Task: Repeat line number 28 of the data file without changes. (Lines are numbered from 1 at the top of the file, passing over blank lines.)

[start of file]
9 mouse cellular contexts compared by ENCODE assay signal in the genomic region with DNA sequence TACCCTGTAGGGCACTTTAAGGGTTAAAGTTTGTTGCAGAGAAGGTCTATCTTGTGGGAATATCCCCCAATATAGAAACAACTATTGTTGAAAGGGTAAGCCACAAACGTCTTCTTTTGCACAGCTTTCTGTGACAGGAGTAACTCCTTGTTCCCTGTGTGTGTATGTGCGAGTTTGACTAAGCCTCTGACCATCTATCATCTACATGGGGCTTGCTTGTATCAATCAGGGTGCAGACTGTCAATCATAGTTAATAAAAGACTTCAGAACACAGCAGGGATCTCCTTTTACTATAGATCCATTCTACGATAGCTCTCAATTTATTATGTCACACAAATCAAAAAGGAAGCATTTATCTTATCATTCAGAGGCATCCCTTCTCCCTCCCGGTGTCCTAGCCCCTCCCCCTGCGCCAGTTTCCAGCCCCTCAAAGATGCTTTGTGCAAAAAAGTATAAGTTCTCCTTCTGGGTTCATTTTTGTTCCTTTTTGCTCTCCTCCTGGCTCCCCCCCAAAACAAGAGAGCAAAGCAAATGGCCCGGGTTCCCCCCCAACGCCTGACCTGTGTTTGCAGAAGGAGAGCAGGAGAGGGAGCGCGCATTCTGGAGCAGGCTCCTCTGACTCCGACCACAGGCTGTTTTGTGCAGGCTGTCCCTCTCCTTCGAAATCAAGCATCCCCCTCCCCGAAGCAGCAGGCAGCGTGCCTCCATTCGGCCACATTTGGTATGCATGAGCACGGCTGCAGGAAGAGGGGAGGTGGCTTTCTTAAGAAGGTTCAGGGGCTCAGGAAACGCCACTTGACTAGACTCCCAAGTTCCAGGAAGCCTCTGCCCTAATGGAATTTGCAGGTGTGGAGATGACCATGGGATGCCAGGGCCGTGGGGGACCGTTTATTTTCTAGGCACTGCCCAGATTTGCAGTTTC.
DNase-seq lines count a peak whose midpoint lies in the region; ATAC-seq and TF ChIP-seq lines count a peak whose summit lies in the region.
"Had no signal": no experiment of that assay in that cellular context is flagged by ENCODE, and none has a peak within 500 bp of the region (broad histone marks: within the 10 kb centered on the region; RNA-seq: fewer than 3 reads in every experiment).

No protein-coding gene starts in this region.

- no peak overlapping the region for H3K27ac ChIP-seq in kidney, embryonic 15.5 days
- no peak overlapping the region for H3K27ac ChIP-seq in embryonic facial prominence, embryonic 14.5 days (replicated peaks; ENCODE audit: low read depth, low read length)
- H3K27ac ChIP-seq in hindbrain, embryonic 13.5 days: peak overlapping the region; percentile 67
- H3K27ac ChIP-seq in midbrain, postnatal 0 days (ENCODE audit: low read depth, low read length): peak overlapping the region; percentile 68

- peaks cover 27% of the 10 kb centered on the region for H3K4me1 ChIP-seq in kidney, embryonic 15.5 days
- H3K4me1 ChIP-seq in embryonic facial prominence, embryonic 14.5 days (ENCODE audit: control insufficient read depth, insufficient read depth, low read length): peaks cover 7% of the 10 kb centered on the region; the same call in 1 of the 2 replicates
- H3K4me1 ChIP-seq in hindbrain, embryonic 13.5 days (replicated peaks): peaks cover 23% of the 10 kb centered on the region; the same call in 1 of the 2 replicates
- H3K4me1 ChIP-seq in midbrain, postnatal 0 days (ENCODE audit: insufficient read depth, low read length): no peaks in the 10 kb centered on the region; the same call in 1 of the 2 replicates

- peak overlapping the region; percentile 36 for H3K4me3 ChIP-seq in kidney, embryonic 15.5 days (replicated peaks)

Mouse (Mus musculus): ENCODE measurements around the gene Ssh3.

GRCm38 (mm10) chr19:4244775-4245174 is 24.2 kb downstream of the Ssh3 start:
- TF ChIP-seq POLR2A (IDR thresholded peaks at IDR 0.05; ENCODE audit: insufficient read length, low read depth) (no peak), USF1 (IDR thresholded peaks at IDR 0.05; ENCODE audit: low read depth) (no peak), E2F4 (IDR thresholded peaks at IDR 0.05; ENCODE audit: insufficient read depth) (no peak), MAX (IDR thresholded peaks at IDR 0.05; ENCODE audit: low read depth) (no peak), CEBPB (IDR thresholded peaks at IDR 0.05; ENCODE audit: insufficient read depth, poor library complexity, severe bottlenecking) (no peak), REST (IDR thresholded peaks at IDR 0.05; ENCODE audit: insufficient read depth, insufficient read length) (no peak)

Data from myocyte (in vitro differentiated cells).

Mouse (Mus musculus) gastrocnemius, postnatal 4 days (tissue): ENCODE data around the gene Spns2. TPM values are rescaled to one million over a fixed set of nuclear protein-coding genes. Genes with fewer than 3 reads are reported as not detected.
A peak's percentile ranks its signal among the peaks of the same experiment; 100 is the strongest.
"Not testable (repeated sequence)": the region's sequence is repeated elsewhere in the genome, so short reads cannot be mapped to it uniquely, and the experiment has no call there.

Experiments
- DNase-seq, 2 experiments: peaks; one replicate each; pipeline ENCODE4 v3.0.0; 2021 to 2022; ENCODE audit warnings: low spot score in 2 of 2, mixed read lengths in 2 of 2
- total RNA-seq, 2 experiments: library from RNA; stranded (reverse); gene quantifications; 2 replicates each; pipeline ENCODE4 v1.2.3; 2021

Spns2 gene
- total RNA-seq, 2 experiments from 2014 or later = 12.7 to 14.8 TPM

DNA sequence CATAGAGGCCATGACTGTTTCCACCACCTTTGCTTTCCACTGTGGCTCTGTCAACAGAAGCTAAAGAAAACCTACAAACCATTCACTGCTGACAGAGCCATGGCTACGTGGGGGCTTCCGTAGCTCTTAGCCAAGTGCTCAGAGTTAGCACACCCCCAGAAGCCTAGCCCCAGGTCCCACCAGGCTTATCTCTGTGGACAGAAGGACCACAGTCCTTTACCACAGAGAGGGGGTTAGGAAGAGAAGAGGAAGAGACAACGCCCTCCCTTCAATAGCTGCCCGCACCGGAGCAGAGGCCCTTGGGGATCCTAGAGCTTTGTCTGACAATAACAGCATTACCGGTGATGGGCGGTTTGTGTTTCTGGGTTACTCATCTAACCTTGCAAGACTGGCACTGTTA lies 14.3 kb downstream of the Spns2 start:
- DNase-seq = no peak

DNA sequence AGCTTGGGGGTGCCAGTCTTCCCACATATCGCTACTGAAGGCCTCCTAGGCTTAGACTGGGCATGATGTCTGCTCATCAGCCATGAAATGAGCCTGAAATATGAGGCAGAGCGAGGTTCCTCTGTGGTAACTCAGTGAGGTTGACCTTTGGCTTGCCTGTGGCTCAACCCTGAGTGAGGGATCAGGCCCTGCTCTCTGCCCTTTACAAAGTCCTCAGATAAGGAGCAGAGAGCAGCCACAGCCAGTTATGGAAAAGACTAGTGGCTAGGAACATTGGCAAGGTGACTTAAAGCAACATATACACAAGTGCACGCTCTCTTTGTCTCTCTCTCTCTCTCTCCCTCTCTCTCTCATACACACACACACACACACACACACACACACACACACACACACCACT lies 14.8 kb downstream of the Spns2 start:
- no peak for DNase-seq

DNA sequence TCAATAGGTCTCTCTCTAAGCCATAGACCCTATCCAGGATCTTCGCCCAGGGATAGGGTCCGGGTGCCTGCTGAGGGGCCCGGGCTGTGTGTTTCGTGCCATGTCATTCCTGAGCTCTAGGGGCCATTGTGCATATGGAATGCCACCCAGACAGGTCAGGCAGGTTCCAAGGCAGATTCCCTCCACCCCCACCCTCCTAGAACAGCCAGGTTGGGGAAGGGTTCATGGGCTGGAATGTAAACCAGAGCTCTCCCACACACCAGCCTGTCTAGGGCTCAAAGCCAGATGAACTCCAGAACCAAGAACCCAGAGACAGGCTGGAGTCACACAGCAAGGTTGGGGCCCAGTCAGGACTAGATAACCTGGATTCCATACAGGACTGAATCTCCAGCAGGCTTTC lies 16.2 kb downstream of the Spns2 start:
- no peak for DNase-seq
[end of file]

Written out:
DNA sequence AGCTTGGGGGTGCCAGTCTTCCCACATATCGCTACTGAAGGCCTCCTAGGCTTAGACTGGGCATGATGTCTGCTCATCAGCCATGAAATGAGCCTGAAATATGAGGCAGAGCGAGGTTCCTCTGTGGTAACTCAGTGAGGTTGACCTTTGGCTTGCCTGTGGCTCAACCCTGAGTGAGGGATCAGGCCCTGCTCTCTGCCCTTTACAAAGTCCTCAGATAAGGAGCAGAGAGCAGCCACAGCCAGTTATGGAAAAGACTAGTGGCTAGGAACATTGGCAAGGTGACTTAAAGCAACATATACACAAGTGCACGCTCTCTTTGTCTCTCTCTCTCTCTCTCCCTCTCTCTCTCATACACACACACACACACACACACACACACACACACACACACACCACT lies 14.8 kb downstream of the Spns2 start: